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|Title:||Nuclear analytical methods in calcified tissue research.|
|Authors:||Chaudhri, M A|
|Affiliation:||Austin Hospital, Parkville, Australia.|
|Citation:||Nutrition (burbank, Los Angeles County, Calif.); 11(5 Suppl): 538-41|
|Abstract:||Various nuclear analytical methods have been developed and applied to determine the elemental composition of calcified tissues (teeth and bones). Fluorine was determined by prompt gamma-activation analysis through the 19F(rho, alpha, gamma)16O reaction. Carbon was measured by activation analysis with 3He ions, and the technique of proton-induced x-ray emission (PIXE) was applied to simultaneously determine calcium, phosphorus, and trace elements in well-documented teeth. Dental hard tissues (enamel, dentine, cementum, and their junctions) and different parts of the same tissue were examined separately. With the use of a proton microprobe, we measured the surface distribution of fluorine and other elements on and around carious lesions on the enamel. The depth profiles of fluorine, and other elements were also measured right up to the amelodentin junction. We discuss the development of various nuclear techniques and their applications, mainly in the field of dental health and to some extent in the study of the role of lead in mental retardation. We do not mention other important areas of calcified tissue research where these techniques could play an important role (e.g., in accurate and nondestructive measurements of calcium, phosphorus, and other elements in small bone biopsies taken from patients with metabolic bone disorders). No suitable chemical method appears to be available that can provide accurate assessment of calcium, phosphorus, and other trace elements in small bone biopsies. Moreover, the nondestructive nature of the nuclear methods has an extra advantage in that the bone samples, which are normally rather small in quantity, subsequently can be used for histologic examination.|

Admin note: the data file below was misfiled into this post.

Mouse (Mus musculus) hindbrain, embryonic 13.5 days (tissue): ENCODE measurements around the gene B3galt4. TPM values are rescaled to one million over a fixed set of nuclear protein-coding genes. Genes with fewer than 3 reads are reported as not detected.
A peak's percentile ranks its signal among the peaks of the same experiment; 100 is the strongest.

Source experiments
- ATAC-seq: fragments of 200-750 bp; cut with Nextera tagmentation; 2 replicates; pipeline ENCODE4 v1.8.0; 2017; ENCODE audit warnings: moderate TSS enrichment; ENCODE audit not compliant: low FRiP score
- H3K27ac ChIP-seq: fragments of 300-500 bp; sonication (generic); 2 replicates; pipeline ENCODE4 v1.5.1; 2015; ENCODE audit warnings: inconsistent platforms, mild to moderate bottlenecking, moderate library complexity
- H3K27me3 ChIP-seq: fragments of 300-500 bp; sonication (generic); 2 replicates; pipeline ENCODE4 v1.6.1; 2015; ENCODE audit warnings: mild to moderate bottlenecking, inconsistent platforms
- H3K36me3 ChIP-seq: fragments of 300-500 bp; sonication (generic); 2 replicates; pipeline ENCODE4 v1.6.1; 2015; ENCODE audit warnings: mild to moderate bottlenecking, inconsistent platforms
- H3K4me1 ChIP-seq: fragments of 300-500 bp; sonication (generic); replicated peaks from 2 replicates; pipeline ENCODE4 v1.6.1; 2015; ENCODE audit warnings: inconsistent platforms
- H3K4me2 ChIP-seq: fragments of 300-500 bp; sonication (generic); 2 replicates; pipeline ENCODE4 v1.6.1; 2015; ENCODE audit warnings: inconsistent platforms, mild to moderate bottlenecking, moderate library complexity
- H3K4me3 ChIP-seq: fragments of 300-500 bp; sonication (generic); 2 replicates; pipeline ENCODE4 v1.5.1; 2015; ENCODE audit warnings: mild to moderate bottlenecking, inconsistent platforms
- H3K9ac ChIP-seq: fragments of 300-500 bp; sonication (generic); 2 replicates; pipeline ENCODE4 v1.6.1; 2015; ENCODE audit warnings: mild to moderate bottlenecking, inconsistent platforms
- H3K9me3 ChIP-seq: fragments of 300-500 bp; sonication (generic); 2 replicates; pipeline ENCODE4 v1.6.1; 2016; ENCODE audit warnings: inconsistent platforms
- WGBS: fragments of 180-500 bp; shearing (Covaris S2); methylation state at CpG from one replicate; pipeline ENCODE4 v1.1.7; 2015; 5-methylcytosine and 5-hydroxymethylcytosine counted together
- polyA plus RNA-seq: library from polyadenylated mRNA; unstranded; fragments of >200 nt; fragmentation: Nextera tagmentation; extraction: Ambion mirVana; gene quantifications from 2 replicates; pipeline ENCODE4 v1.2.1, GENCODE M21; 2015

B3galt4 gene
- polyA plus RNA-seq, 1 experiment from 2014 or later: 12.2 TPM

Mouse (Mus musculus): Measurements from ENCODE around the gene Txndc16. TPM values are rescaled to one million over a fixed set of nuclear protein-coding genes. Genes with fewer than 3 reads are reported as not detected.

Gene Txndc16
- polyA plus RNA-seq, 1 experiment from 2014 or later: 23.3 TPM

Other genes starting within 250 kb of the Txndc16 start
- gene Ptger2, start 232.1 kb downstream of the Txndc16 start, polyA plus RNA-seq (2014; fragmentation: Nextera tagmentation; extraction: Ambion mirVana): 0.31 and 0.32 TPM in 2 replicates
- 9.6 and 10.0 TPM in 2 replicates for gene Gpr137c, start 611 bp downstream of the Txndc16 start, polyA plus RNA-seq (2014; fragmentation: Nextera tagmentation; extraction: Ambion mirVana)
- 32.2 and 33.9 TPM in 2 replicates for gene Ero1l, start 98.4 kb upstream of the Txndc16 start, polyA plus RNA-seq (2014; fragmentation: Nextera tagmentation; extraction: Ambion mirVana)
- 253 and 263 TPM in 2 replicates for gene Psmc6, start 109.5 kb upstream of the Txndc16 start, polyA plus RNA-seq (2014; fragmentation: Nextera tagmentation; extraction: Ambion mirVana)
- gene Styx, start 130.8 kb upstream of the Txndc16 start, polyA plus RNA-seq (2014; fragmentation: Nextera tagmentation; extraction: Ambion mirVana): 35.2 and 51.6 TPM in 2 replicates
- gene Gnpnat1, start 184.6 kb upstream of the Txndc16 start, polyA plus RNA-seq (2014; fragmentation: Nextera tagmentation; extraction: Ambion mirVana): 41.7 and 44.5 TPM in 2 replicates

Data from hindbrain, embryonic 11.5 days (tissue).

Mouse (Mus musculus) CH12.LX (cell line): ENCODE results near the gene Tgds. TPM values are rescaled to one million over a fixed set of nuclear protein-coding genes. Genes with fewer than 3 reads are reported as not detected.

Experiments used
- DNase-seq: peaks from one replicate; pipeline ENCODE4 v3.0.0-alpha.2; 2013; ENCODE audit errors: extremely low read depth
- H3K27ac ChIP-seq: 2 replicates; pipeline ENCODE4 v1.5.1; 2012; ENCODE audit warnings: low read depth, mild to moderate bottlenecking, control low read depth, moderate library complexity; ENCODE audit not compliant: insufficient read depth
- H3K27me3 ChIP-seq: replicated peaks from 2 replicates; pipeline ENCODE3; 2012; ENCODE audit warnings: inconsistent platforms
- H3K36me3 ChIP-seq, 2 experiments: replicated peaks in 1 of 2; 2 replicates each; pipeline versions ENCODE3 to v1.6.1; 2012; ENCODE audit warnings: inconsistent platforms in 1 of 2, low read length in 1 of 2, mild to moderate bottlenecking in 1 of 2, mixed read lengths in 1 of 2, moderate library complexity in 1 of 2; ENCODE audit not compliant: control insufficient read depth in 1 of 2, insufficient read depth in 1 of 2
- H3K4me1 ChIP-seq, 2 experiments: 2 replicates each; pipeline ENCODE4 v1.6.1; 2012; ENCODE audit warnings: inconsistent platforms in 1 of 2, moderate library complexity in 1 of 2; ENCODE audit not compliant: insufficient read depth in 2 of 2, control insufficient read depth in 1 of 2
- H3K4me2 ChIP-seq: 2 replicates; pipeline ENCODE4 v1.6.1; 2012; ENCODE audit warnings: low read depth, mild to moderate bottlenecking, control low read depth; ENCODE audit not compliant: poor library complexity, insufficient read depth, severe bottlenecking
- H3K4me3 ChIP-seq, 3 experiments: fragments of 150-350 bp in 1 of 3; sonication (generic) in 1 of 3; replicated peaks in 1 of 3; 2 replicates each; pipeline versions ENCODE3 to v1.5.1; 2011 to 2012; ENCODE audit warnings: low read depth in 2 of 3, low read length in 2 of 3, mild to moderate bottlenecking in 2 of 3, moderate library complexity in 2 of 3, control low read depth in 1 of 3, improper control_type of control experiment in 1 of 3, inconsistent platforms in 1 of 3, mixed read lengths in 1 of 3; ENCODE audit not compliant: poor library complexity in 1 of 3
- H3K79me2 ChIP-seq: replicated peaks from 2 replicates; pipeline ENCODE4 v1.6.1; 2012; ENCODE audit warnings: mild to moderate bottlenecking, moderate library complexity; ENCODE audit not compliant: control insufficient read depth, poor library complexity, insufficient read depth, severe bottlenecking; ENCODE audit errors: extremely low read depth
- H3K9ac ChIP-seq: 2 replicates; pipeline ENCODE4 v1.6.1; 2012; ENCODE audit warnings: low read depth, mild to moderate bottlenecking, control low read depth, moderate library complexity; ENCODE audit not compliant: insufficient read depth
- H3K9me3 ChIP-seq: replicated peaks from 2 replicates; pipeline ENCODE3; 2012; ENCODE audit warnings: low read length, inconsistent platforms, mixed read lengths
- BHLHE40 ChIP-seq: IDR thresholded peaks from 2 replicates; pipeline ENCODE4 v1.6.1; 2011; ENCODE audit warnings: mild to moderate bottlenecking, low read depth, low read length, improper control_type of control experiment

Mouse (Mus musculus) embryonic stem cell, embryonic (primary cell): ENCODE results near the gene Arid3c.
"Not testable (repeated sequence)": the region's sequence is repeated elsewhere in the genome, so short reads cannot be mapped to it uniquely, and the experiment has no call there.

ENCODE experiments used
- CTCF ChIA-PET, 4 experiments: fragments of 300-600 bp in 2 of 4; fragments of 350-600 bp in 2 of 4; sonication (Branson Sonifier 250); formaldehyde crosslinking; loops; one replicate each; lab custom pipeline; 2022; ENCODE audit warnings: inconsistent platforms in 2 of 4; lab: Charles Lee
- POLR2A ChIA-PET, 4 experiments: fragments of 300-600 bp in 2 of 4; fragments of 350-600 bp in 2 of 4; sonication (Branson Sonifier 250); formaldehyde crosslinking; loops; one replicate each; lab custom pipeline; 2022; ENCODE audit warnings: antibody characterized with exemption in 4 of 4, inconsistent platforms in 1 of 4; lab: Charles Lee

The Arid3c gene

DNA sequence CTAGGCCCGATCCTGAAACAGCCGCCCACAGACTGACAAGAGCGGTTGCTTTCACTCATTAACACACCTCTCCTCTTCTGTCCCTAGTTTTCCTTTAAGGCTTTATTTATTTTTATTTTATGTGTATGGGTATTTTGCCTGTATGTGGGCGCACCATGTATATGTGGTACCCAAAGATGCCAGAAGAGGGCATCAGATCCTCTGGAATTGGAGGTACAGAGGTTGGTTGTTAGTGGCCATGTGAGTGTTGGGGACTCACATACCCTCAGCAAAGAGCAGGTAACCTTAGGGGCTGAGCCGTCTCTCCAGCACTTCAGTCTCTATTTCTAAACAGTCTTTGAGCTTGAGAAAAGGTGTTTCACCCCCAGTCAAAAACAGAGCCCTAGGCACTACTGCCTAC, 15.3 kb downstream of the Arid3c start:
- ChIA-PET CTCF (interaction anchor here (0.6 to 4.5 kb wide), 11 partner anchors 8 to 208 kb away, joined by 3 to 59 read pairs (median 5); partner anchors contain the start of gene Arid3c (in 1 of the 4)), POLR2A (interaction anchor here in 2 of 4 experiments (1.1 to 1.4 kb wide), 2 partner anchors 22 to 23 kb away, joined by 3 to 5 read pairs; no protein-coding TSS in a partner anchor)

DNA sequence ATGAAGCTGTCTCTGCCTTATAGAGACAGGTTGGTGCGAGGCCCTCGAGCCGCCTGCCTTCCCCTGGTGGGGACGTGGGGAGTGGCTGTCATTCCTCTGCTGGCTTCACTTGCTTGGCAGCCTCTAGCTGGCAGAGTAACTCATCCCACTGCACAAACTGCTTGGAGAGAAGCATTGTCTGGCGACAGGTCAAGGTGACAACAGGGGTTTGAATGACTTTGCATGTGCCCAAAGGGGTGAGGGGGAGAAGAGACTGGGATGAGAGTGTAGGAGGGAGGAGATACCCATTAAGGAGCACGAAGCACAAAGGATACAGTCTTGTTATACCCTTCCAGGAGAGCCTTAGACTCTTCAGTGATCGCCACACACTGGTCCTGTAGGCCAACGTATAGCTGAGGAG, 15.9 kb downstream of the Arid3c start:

|Internal ID Number:||8748217|
|Appears in Collections:||Journal articles|
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